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From: Giovanni Piero Deretta (gpderetta_at_[hidden])
Date: 2008-04-18 06:51:41

On Fri, Apr 18, 2008 at 3:09 AM, Cory Nelson <phrosty_at_[hidden]> wrote:
> On Thu, Apr 17, 2008 at 5:24 PM, Patrick Twohig <p-twohig_at_[hidden]> wrote:
> > Theoretically, the CAS should atomically compare and swap the value in one
> > clock cycle. However, with multiple cores/processors/hyper threading where
> > multiple instructions are being executed simultaneously over arbitrary
> > numbers of clock cycles. There can be writes pending while you want to read
> > from memory. As a result, when you go to read something another process
> > will have written to but you read stale data. To combat this, you enforce a
> > memory barrier, which guarantees that all pending memory transactions before
> > the barrier have completed before moving on with the program. Additionally,
> > some architectures (like x86) allow for unaligned access of memory. When an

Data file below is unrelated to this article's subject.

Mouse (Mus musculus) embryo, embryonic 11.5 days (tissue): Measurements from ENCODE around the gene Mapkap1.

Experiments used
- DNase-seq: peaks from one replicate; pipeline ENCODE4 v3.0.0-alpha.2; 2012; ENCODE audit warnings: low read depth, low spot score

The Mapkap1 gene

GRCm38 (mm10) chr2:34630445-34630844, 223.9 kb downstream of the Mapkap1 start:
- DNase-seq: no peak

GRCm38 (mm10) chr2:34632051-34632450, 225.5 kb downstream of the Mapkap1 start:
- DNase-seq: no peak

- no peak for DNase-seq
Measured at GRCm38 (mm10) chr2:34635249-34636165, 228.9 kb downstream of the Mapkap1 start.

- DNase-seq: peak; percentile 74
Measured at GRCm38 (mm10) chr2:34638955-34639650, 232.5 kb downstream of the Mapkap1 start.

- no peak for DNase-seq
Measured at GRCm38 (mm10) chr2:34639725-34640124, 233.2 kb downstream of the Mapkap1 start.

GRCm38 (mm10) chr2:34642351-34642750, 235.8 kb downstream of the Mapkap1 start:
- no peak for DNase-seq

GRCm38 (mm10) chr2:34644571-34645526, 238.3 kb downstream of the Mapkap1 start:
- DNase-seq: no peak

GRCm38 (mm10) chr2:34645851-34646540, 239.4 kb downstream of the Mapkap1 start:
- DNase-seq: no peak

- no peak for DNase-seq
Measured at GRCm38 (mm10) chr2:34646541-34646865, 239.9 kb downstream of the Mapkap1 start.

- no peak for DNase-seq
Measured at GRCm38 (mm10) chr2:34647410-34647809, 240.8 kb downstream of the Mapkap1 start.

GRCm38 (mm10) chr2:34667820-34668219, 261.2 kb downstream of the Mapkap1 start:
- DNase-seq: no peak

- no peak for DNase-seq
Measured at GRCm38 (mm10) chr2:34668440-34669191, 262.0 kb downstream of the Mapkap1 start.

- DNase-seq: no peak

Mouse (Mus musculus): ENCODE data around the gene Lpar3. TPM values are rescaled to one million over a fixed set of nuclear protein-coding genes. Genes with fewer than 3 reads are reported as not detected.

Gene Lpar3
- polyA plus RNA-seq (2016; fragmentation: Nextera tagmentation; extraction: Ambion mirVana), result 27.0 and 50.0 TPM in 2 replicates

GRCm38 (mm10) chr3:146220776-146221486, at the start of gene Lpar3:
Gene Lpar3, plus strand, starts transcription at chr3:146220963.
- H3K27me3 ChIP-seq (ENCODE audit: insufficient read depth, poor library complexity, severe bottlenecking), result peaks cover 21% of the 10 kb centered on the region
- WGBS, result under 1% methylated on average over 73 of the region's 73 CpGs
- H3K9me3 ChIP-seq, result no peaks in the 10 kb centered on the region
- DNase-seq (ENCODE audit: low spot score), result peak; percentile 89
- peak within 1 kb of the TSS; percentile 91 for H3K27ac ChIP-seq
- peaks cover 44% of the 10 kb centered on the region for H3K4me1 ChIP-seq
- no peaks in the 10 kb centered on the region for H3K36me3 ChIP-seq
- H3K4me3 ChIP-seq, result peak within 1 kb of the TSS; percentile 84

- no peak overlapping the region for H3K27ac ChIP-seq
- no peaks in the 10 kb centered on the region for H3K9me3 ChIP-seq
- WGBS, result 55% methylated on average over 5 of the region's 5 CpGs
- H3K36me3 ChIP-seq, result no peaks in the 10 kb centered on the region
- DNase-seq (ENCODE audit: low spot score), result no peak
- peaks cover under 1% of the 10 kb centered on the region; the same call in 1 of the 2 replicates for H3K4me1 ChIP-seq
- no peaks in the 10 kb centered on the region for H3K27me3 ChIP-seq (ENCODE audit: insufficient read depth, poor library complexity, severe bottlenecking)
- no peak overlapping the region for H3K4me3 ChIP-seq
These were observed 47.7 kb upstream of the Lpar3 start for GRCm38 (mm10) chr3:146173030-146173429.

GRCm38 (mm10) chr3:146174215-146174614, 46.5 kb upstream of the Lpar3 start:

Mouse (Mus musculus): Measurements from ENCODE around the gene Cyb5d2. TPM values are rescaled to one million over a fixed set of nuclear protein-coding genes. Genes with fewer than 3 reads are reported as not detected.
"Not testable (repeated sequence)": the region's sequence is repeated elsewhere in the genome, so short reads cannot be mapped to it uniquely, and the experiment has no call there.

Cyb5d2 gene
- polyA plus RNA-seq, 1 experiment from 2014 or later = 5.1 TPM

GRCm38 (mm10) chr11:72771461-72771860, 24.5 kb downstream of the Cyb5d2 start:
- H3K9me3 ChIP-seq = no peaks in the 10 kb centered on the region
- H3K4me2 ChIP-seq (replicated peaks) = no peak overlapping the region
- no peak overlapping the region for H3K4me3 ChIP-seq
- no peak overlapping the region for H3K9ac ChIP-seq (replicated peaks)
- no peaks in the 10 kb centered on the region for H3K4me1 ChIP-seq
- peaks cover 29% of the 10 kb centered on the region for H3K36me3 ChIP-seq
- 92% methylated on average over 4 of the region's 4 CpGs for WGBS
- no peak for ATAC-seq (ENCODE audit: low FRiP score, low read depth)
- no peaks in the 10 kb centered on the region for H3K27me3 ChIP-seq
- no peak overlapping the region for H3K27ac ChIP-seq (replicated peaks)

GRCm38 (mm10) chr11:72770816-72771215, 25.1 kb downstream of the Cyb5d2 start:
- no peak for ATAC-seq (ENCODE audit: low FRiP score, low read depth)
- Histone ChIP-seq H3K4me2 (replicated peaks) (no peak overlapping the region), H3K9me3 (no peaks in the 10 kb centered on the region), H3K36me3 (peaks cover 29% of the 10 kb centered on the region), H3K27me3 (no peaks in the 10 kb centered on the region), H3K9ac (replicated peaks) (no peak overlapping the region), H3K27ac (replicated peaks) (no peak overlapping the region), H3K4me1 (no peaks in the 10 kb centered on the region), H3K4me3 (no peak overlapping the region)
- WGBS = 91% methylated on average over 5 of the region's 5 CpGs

> > unaligned value is accessed, it sets an exception then it replaces the
> > single read/write operation with multiple bus operations which wreaks havoc
> > on any compare/swap operations.
> They don't happen in a single cycle, I don't think there is anything
> specifying that they should. Barriers aren't needed on x86 or x64,
> other than compile-time only ones to make sure the compiler doesn't
> reorder something.

Well, you actually need StoreLoad memory barriers on x86. All other
barriers are always implicit (unless you use non temporal SSE

StoreLoad is also implicit if you use locked operations, otherwise you
need an explicit mfence.

See, for example,


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